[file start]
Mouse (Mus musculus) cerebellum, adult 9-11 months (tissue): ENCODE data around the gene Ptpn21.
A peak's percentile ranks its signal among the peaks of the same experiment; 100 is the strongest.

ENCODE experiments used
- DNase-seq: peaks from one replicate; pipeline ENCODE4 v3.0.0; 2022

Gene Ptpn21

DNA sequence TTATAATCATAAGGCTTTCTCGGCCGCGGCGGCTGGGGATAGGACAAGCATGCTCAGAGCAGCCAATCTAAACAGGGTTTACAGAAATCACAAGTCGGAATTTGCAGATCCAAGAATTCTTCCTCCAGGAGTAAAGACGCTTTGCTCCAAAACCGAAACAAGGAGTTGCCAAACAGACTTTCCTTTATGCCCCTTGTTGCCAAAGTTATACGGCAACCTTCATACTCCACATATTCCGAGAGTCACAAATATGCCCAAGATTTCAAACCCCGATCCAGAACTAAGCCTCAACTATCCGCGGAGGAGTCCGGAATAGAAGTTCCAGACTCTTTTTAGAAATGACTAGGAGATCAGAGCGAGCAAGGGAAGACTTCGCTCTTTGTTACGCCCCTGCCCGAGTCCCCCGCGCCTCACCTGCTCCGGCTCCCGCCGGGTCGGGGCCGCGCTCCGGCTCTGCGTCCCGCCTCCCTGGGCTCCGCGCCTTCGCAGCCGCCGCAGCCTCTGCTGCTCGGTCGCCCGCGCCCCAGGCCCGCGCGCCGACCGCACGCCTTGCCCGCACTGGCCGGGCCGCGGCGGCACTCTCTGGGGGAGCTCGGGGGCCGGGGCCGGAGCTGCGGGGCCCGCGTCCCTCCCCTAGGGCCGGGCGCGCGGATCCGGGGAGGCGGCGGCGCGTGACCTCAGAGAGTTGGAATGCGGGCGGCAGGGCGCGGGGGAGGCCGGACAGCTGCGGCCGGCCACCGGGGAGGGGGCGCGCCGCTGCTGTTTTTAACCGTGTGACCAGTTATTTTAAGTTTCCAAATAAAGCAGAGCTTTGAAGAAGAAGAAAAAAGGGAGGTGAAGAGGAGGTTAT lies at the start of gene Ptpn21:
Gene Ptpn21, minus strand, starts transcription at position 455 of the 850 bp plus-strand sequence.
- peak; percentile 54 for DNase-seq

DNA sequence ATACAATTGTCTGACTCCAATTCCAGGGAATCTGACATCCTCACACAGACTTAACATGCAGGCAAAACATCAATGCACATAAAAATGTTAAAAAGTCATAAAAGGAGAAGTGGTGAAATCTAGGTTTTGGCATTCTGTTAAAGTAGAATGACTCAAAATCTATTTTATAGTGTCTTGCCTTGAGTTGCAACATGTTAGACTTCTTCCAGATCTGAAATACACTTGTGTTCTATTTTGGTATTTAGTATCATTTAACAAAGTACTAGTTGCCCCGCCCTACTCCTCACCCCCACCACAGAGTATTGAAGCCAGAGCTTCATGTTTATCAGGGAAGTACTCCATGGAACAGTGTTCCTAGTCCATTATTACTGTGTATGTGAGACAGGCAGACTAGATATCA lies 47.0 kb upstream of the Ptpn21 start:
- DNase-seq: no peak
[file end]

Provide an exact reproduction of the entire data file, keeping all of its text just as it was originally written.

Mouse (Mus musculus) cerebellum, adult 9-11 months (tissue): ENCODE data around the gene Ptpn21.
A peak's percentile ranks its signal among the peaks of the same experiment; 100 is the strongest.

ENCODE experiments used
- DNase-seq: peaks from one replicate; pipeline ENCODE4 v3.0.0; 2022

Gene Ptpn21

DNA sequence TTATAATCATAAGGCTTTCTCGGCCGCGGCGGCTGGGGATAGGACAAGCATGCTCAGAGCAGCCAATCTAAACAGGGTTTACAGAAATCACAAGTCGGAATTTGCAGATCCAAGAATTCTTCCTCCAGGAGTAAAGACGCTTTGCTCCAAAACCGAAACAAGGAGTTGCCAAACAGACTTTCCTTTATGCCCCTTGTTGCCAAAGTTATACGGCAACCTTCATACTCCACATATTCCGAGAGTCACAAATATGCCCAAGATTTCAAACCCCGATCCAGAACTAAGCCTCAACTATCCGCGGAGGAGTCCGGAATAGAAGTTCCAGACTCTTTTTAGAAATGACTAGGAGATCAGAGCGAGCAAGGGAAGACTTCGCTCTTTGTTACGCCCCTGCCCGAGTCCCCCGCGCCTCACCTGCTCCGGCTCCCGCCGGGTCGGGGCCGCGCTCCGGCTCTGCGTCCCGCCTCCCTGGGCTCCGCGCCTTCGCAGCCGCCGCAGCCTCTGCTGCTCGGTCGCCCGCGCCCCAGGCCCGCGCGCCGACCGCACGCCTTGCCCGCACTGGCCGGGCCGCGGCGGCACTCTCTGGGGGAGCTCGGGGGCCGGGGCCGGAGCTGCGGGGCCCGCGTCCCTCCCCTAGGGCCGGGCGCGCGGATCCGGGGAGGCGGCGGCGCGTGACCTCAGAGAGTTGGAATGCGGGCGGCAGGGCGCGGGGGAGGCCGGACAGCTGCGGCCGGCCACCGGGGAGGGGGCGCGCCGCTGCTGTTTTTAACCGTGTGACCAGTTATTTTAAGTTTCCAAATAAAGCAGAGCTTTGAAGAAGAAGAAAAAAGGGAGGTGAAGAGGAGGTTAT lies at the start of gene Ptpn21:
Gene Ptpn21, minus strand, starts transcription at position 455 of the 850 bp plus-strand sequence.
- peak; percentile 54 for DNase-seq

DNA sequence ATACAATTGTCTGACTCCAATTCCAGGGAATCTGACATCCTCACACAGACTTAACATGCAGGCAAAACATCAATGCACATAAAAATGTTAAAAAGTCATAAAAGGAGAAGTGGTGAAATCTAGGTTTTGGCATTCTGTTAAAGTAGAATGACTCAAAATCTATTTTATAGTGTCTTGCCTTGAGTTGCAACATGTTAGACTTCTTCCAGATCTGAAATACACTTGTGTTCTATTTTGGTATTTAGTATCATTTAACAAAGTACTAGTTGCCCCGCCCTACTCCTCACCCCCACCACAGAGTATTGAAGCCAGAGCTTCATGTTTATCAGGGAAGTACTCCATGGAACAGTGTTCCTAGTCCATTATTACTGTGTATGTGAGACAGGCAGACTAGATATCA lies 47.0 kb upstream of the Ptpn21 start:
- DNase-seq: no peak